If you haven’t heard about the magic of chickpea water yet, prepare to have your mind blown.
So you’ve just opened a can of chickpeas. Maybe you’re going to make hummus, or a curry or something. Bet you don’t think twice about the liquid in the can, as you pour it down the sink.
I certainly never had, until the last few weeks when all sorts of posts about chickpea brine started popping up in my newsfeed.
I only half-heartedly paid attention to begin with. Surely it’s just another fad, right? Well, no. This is no hippy food fad, it’s truly kitchen magic.
Turns out that liquid in the can is full of protein, and whips up *just like egg white*. It even looks a bit like egg white, before you do anything to it.
This magical elixir has a name, and its name is aquafaba (Latin for water bean, I believe). Turns out the can water of any type of bean will work, with varying levels of success and bean aftertaste. It would seem the internet consensus is that chickpea aquafaba whips fastest, holds its shape the best and tastes the least ‘beany’.
Ever the sceptic, I thought i’d make some meringue as a starting experiment with this stuff. Turns out it’s freakin’ amazing and mind = blown.
The internet is going mad with people making all sorts of things with aquafaba. The possibilities are almost limitless as it becomes the new vegan egg replacer du jour.
But of course, even if you’re not vegan this is a cool discovery as you’re literally making something out of nothing – or something that would have gone straight down the sink.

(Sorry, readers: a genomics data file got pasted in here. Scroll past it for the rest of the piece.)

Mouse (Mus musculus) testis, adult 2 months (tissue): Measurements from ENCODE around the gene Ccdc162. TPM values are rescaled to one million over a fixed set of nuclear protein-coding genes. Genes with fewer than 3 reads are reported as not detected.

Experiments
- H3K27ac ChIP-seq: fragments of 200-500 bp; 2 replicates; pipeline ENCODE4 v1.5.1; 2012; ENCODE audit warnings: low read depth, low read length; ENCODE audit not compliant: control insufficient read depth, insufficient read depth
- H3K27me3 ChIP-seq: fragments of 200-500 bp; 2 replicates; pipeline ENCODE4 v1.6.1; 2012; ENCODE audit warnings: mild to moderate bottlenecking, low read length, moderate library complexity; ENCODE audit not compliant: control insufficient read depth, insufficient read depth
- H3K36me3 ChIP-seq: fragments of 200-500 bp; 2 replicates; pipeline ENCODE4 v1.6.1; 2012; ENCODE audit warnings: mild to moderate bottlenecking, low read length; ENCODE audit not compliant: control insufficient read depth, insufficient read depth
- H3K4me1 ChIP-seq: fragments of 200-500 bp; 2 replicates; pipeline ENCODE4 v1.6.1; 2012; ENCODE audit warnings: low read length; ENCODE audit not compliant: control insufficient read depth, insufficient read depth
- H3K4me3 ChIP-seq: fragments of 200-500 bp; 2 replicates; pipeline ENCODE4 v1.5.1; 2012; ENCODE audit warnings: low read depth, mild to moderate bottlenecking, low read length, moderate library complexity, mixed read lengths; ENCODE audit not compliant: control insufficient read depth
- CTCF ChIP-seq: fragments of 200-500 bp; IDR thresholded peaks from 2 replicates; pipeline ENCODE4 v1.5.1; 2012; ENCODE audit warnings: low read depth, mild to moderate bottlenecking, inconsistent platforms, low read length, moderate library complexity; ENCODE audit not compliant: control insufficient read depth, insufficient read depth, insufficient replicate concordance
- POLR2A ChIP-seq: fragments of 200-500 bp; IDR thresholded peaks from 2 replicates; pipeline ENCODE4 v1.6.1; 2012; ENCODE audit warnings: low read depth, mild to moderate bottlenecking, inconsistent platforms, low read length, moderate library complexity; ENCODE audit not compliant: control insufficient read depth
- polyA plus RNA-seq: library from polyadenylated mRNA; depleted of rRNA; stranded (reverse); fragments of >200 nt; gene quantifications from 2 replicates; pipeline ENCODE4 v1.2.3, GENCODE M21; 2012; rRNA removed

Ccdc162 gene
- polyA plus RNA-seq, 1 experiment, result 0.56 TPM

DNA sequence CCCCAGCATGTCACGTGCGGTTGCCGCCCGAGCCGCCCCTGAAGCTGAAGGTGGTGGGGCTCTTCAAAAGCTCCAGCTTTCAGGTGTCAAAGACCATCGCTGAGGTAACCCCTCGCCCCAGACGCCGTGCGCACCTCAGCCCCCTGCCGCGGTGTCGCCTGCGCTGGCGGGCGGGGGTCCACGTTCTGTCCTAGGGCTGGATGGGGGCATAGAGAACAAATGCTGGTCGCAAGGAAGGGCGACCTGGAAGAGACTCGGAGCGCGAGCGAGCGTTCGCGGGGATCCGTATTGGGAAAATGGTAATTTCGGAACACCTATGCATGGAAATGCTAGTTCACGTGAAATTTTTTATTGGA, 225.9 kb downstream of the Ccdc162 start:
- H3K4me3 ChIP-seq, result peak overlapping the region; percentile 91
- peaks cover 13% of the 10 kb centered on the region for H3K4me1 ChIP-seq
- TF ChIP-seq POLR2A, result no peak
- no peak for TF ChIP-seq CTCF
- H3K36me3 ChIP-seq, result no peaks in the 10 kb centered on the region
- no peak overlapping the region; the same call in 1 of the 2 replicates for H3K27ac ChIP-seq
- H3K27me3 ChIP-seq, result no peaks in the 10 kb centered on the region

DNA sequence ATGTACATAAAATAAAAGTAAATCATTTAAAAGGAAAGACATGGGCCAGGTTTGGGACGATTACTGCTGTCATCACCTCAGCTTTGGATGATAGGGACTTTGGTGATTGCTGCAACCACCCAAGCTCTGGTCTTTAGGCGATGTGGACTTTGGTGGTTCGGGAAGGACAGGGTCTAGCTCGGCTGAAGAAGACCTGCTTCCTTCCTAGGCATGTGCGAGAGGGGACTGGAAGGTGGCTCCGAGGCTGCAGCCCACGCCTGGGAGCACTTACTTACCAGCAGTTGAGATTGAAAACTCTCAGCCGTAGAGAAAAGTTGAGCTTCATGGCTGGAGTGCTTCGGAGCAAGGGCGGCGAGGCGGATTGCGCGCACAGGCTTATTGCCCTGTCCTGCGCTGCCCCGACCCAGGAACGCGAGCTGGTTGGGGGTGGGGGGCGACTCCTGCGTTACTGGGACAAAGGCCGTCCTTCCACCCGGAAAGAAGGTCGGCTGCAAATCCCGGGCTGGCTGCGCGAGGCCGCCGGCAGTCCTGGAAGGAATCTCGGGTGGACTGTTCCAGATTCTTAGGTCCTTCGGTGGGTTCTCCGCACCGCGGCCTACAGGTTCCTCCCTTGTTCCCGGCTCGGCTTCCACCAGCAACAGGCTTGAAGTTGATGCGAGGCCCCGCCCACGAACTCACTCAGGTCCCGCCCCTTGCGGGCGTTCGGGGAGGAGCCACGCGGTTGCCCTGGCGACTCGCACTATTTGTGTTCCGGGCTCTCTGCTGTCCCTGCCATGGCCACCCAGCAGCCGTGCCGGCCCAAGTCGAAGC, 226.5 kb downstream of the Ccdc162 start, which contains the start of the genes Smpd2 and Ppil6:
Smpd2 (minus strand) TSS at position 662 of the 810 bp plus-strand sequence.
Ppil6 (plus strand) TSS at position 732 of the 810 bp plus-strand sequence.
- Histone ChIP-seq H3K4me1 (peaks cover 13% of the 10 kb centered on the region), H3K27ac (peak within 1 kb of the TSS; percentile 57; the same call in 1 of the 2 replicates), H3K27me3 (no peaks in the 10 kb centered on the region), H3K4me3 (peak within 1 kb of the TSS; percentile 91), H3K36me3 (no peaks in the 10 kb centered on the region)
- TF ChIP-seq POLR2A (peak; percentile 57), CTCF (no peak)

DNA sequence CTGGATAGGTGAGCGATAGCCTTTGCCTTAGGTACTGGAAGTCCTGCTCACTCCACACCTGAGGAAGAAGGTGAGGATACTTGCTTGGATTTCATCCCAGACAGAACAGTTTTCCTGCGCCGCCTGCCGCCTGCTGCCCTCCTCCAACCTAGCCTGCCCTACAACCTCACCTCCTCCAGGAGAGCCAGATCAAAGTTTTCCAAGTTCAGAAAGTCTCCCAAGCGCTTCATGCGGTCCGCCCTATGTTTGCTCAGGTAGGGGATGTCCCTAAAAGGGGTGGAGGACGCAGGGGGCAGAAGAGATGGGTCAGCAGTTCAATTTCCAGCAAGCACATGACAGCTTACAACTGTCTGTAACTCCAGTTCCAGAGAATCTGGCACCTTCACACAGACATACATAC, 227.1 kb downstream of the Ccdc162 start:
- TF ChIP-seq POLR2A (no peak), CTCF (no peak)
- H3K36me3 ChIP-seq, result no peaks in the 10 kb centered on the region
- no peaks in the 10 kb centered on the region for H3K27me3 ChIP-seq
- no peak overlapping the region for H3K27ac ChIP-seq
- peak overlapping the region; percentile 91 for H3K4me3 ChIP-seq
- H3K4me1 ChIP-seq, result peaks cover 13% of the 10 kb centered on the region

And the verdict? Really yummy! The texture isn’t exactly the same as egg meringue, but it’s very close, and I can’t taste even a hint of ‘beanyness’. Even the raw mixture in the bowl tasted delicious. The big girl child pronounced them delicious, and has no idea they’re not made from egg.
Please leave a comment if you’ve tried this or other recipes with aquafaba. I’d be so interested to hear what you think. I’ll certainly be experimenting to see what else can be done with aquafaba.
- Aquafaba from one can of chickpeas
- 1 1/2 cups caster sugar
- 1 tsp vanilla paste
- 1 tsp white vinegar
- 1 tbsp cornflour
- 1 tbsp boiling water mixed with 1 tbsp instant coffee
- Preheat oven to 100C fanbake.
- Using handheld beaters, or a stand mixer, start whipping your aquafaba. It will start to foam and thicken. Start gradually adding sugar, and keep beating. After about 10 minutes you'll have very thick, glossy meringue. Just like egg white meringue. Then add your vanilla paste, white vinegar and cornflour.
- I'm unsure whether the cornflour and white vinegar are necessary, but saw a lot of failed experiments on the internet so it seemed like a good idea to stabilise the mixture. It was so thick it hardly seemed it would need it, but I wasn't sure what would happen when it was cooked.
- Swirl through about half of the coffee mixture, being careful not to overmix.
- Pipe or dollop spoonfuls onto a lined baking tray and pop in the oven.
- Bake for about 2 hours, then cool in the oven. Mine still had a little chew in the middle, which while not at all unpleasant, wasn't what I was going for. So if you're after crispy meringue the whole way through, maybe try baking for 2.5 hours.